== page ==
By Aine McMahon
The Garda Commissioner has said the fact four men have been charged over the kidnap and torture of businessman Kevin Lunney shows that the rule of law is being upheld in the border region.
The men, who were brought before Virginia District Court in Co Cavan on Tuesday, all face charges of assault causing harm and false imprisonment.
In September, Quinn Industrial Holdings (QIH) director Mr Lunney, 50, was abducted outside his home in Derrylin, Co Fermanagh, and taken to a horsebox across the border, where he was savagely beaten.
His attackers broke his leg, sliced his fingernails and face with a Stanley knife, carved QIH on his chest, and doused the father of six in bleach.
The four men have been remanded into custody to Castlerea Prison and will appear again at Virginia District Court next Tuesday.
Speaking at a meeting of the Policing Authority in Dublin on Wednesday, Garda Commissioner Drew Harris defended the level of policing and resources in the border region.
"I would say the charging of the four men and other matters has shown our overall commitment to deliver the rule of law in the border region," he said.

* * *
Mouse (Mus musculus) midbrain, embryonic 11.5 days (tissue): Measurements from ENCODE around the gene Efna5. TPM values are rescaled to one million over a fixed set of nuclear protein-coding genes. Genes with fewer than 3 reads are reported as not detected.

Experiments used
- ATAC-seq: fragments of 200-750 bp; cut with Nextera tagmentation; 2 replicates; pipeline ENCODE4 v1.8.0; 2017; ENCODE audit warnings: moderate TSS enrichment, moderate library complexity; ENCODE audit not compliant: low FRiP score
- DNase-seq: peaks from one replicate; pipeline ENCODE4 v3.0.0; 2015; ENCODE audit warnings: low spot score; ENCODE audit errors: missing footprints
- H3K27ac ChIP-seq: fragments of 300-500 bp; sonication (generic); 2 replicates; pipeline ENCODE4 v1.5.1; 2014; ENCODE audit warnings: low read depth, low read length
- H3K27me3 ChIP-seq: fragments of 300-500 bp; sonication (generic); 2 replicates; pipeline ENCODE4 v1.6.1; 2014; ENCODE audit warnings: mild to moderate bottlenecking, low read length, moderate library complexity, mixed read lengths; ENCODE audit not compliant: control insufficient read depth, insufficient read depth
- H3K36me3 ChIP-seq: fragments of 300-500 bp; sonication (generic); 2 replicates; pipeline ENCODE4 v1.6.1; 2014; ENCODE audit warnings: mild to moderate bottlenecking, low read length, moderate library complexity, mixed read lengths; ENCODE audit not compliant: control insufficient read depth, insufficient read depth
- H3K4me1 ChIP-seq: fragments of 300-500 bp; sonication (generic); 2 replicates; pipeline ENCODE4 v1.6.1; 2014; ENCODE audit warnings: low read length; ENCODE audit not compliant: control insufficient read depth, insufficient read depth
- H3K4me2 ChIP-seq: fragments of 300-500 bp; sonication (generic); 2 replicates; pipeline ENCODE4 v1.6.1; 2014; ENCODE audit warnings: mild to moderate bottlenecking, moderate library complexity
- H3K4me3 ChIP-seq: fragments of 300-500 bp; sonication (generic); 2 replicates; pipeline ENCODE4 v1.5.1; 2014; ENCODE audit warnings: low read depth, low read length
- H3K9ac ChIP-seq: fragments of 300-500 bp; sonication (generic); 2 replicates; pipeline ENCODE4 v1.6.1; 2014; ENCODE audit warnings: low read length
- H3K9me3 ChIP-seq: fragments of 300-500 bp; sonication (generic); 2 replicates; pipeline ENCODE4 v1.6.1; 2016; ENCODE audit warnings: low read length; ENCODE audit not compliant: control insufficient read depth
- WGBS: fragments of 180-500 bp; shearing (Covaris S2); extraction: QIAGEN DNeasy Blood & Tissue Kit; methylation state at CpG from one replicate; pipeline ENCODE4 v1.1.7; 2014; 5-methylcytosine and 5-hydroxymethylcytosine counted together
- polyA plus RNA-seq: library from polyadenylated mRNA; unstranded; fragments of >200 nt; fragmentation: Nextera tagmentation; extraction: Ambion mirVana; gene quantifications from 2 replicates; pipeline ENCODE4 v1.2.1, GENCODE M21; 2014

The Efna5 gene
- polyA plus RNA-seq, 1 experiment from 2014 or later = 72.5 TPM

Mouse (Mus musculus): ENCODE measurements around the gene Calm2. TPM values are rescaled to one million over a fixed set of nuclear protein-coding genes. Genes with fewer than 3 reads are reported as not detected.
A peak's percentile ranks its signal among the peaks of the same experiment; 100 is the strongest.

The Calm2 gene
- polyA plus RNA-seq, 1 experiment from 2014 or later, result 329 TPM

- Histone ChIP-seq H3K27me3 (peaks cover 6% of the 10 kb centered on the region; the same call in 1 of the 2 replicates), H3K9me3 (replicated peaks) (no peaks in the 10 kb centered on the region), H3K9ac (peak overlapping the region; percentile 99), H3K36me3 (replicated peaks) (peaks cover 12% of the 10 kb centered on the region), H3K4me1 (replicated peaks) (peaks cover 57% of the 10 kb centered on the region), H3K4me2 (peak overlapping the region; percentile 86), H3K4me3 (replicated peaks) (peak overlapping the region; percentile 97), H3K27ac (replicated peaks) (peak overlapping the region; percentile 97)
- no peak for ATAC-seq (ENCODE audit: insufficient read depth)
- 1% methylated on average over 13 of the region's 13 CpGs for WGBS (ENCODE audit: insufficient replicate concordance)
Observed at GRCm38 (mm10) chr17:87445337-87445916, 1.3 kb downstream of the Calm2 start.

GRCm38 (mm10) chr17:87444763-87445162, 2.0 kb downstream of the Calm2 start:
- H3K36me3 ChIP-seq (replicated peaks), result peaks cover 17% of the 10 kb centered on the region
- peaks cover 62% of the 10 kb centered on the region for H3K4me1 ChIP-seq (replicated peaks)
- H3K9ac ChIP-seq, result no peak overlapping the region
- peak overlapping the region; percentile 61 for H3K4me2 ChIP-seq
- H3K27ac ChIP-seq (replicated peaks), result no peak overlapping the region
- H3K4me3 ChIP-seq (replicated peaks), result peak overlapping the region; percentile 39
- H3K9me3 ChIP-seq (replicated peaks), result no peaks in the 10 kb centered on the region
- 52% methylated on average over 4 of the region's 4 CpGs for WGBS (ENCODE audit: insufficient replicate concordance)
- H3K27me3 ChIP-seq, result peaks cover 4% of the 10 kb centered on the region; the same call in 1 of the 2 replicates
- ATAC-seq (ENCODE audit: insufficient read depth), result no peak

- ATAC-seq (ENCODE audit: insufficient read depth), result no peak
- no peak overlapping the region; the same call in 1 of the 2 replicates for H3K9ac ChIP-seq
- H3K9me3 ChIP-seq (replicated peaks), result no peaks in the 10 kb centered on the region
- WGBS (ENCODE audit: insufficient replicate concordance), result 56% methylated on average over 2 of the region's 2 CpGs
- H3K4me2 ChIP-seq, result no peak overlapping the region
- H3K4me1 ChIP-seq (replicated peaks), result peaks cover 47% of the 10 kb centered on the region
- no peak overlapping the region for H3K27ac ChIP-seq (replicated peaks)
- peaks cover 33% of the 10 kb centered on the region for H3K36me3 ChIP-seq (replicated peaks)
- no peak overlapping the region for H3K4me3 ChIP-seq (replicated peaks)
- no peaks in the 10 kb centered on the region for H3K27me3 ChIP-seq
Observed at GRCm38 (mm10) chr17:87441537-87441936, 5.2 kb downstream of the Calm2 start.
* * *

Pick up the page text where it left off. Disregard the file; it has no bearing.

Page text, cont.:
He said An Garda Siochana in the Republic of Ireland and the PSNI in Northern Ireland have a strong working relationship.
IMAGE: Kevin Lunney reading a well wisher's card during an interview with BBC Spotlight relating to the attack
There were concerns a no-deal Brexit would seriously disrupt North-South police co-operation but this has been averted.
"In terms of reassurance I want to give to people living in the border area, I think we have shown that in terms of the resources and the number of Gardai graduating this Friday who will be appointed to northern regions," he said.
Mr Harris said an armed support unit to police the border region in Cavan-Monaghan is to be supplemented by a permanent unit once they get the accommodation for it.
Mr Harris said the Schengen Information System (SIS) will be a significant help to advance police investigations in the Republic of Ireland.
The SIS is the most widely used and largest information-sharing system for security and border management in Europe.
"It will also help too in relation to the really entrenched difficult organised crime which is not just a cross-border or island of Ireland issue, but a European issue and SIS will help us with law enforcement here," he said.